April 24, 2010 / 4:52 PM / in 8 years

Deftones return after bassist sidelined by injury

LOS ANGELES (Billboard) - Despite a car accident in November 2008 that left bassist Chi Cheng with a debilitating brain injury, the Deftones have returned with a new album.

<p>The Deftones (L-R) drummer Abe Cunningham, guitarist Stephen Carpenter, keyboardist Frank Delgado, singer Chino Moreno, and bassist Chi Cheng, pose backstage before headlining X-treme Radio's "Our Big Concert 6," a day-long music festival at Sam Boyd Stadium in Las Vegas, Nevada, May 17, 2003. REUTERS/Ethan Miller</p>

The set moves away from the experimental nature of the California rock band’s past three studio efforts and revisits the raw heaviness of its mid-‘90s releases. The decision to carry on was difficult, but Deftones singer Chino Moreno says the tragedy has brought the group closer together.

“When something like this happens it makes you re-evaluate your whole situation,” Moreno says. “It got everybody focused and in a real creative spot.”

Recorded in six months with producer Nick Raskulinecz (Foo Fighters, Rush) and new bassist Sergio Vega, the Deftones’ sixth studio album, “Diamond Eyes,” will be released May 4 on Reprise/Warner Bros. Records.

1.“DIAMOND EYES” HAS THE SAME AGGRESSIVE VIBE AS THE BAND‘S 1997 SECOND ALBUM, “AROUND THE FUR.” DID YOU TAKE A SIMILAR APPROACH WITH THE NEW RELEASE?

The comparison to “Around the Fur” is because of the immediacy. The way that record was written was very immediate. We were together in a rehearsal space playing these ideas out hundreds of times, crafting them right, and then going into the studio to track them. From that point on, with (2000‘s) “White Pony” and the next couple records after that, we pieced stuff together more in the studio, which isn’t a bad thing. But there’s something about going in with a cohesive piece of work that you’re confident in performing already and then recording it. (“Diamond Eyes”) has that cohesive vibe, because it was written all together and wasn’t pieced together.

2. THE BAND RECRUITED BASSIST SERGIO VEGA FOR “DIAMOND EYES” FOLLOWING CHENG‘S CAR ACCIDENT. HAS BRINGING IN A NEW BANDMATE CHANGED YOUR SOUND?

(Vega) definitely came and brought an inspiration. He wrote everything with us from day one on this record. Just having new blood in there is inspiring, because it brings in a different opinion and voice. Sonically, it’s hard to say. (Cheng and Vega) are different people; they play bass differently. But it sounds right. It still sounds like the Deftones, and that’s what we wanted to maintain.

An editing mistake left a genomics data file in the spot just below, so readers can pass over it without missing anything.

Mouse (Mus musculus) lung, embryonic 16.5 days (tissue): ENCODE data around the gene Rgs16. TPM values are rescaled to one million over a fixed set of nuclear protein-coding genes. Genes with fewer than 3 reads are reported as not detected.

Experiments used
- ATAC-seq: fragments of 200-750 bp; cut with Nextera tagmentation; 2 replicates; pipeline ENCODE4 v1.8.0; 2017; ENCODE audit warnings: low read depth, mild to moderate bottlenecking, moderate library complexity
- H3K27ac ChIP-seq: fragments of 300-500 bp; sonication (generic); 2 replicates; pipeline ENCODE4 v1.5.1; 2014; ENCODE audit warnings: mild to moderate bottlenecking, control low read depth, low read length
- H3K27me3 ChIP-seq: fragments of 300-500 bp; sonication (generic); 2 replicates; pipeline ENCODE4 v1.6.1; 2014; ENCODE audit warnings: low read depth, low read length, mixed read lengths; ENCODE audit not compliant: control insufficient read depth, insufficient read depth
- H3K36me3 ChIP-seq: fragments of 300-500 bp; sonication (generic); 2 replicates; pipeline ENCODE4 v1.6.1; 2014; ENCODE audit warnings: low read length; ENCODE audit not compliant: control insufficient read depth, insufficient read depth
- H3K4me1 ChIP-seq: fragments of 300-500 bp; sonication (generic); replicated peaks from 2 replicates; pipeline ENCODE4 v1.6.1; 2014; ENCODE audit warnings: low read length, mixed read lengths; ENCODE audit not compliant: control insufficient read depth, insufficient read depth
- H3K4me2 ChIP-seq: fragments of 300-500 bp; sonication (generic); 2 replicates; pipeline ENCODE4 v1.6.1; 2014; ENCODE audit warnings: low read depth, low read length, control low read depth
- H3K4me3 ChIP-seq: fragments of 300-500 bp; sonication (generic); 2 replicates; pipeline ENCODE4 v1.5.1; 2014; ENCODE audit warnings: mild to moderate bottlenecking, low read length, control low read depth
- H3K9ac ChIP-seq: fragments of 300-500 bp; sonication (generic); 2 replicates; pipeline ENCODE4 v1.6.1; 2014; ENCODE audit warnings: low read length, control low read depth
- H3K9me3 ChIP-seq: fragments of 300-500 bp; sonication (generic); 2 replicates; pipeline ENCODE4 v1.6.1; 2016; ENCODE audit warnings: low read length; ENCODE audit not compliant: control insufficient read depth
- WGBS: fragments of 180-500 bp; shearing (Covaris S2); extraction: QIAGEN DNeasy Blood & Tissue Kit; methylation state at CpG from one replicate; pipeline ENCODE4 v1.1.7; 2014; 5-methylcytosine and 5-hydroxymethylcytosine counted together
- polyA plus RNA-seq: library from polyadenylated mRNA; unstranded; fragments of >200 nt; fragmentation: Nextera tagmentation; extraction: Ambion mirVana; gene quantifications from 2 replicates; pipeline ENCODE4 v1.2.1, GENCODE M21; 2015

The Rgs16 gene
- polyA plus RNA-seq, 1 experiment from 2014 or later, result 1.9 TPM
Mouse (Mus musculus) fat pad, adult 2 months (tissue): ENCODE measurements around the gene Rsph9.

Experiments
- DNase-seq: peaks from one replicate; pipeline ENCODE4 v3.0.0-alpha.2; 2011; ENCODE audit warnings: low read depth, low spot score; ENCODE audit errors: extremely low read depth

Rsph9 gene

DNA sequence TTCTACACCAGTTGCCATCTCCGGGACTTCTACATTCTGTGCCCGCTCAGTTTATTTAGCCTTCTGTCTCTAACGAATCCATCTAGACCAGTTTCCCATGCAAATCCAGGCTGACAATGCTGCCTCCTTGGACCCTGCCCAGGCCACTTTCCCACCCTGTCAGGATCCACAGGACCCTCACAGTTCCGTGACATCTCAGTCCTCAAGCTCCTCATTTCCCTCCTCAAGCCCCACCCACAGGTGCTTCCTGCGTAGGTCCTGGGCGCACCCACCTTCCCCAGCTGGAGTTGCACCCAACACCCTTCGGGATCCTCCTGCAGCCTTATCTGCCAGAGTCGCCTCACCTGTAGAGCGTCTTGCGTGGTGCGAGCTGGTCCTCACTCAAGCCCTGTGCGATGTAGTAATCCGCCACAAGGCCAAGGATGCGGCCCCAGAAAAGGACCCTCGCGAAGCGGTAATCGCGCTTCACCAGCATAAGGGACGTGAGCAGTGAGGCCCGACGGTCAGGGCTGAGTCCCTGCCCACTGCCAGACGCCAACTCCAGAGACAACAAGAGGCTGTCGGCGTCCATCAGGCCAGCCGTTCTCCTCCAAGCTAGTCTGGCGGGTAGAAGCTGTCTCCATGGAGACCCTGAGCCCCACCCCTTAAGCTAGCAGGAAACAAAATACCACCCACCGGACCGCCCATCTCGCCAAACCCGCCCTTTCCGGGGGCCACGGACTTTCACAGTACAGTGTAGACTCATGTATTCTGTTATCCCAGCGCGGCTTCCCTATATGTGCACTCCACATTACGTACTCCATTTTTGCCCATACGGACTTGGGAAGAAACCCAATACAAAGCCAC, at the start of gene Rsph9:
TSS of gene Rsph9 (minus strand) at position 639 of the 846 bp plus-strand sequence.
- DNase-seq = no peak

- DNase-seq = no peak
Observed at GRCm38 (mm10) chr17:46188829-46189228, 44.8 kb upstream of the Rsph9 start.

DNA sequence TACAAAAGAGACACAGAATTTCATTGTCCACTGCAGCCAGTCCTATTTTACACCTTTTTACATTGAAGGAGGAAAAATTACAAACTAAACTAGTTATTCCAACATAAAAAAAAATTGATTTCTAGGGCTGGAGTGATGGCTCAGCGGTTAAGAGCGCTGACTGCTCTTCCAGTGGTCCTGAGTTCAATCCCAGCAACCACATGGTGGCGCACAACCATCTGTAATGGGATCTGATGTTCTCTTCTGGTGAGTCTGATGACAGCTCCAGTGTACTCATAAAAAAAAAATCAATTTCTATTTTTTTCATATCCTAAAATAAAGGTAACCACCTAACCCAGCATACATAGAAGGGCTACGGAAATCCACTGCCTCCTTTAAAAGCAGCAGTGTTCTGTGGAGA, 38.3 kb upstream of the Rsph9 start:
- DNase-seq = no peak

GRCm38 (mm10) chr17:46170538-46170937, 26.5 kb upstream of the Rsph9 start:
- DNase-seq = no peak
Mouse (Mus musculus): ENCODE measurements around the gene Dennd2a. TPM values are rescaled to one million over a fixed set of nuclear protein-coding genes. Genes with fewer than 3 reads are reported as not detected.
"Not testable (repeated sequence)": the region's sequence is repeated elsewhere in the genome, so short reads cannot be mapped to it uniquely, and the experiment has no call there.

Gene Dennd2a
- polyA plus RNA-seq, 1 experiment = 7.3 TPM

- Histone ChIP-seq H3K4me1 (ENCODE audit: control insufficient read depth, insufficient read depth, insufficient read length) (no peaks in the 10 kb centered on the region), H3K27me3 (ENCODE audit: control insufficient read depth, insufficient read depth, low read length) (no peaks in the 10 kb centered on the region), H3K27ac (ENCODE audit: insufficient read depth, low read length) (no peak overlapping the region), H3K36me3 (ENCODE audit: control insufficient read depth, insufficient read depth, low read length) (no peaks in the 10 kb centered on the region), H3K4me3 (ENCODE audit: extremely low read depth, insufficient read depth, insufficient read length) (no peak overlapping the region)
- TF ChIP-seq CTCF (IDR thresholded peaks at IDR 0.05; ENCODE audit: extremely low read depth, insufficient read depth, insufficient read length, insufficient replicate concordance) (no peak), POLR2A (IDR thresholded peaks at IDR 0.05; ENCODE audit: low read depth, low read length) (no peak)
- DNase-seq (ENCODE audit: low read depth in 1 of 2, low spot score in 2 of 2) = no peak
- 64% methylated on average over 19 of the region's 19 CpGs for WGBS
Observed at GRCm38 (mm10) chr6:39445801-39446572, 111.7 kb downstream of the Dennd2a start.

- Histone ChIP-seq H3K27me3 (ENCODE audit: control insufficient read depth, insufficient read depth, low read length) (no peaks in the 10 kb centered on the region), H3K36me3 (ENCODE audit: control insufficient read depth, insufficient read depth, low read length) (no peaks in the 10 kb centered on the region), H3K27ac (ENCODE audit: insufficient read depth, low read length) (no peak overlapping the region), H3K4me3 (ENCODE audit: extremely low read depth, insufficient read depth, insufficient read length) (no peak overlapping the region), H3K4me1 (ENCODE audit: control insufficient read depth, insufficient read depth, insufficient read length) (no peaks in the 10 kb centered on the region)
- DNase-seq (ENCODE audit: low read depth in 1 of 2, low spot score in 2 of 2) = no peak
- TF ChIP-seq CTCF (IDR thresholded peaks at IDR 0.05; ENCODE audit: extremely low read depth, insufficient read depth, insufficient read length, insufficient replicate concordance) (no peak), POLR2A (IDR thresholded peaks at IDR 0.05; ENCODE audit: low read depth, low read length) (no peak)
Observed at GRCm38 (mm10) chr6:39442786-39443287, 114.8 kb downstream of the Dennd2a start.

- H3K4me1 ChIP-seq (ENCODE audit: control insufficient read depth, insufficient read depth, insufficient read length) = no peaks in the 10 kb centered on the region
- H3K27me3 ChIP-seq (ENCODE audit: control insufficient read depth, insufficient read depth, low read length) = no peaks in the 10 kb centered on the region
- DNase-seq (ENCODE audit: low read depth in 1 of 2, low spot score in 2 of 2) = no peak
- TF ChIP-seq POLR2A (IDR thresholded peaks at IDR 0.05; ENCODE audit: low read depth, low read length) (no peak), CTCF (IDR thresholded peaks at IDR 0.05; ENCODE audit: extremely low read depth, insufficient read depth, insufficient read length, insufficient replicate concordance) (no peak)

3. DO YOU HAVE AN UPDATE ON CHENG‘S CONDITION?

He’s doing a little better and looks healthier. He has a brain injury, and with that you don’t really know until he fully wakes up. Right now he’s in a semiconscious state. So he wakes up and he sleeps, but he hasn’t communicated yet. His eyes are open and he’s looking at you. For me, looking into his eyes and standing there talking to him, I feel like he’s in there and recovering. He’s got to get his motor skills back and be able to communicate. He’s got really good doctors working with him right now, trying some experimental therapy to get him to react. It seems to be working, so we’re very hopeful that’s the case.

4. PRIOR TO CHENG‘S ACCIDENT, THE DEFTONES RECORDED THE AS-YET-UNRELEASED FULL-LENGTH ALBUM “EROS.” WHY DID YOU SHELVE IT, AND DO YOU PLAN TO EVENTUALLY RELEASE IT?

When his accident happened, we stood away from the project in general. We weren’t really thinking about what our future was going to be with the band. It was put on hold. But when we did resume . . . we called Sergio and he was down to play with us. We just wanted to play together as a band. It didn’t seem like we should sit there and go over all the stuff we wrote with Chi and show it to Sergio and have him learn it. We were just turning the page and starting from scratch. In a couple months, we had strong foundations for a record. The album that we did with Chi is very special to us for obvious reasons. It’s the last thing he’s played on until this point. So we hold it very close to us, and we’ll release it one day.

5. YOUR LAST STUDIO ALBUM, 2006‘S “SATURDAY NIGHT WRIST,” WAS RELEASED ON MAVERICK, WHICH CLOSED. NOW YOU‘RE ON REPRISE/WARNER BROS. RECORDS. HAS YOUR RELATIONSHIP WITH WARNER MUSIC GROUP CHANGED SINCE THE SHIFT?

I definitely feel it’s a little stronger this time. There was no Maverick on that last record, but it might have had Maverick’s logo on it. But Maverick at that time pretty much wasn’t a label anymore. So we had gotten sucked up by Warner Bros. And at that time, I think we got lost in the shuffle a little bit on that one. With (“Diamond Eyes”), it seems like there’s a lot more focus on the project.

6. HAS THE BAND CONSIDERED RELEASING FUTURE ALBUMS WITHOUT A LABEL?

Obviously, that would be something great for us -- for a lot of different reasons. But at this time we’re still under contract. We don’t make records too often. So it’s going to take us a long time to fulfill our contract with them over the last 15 years or whatever since we started putting out records. We still have a couple more records to go that are due. When that’s up, obviously we’d love to have more control over our releases.

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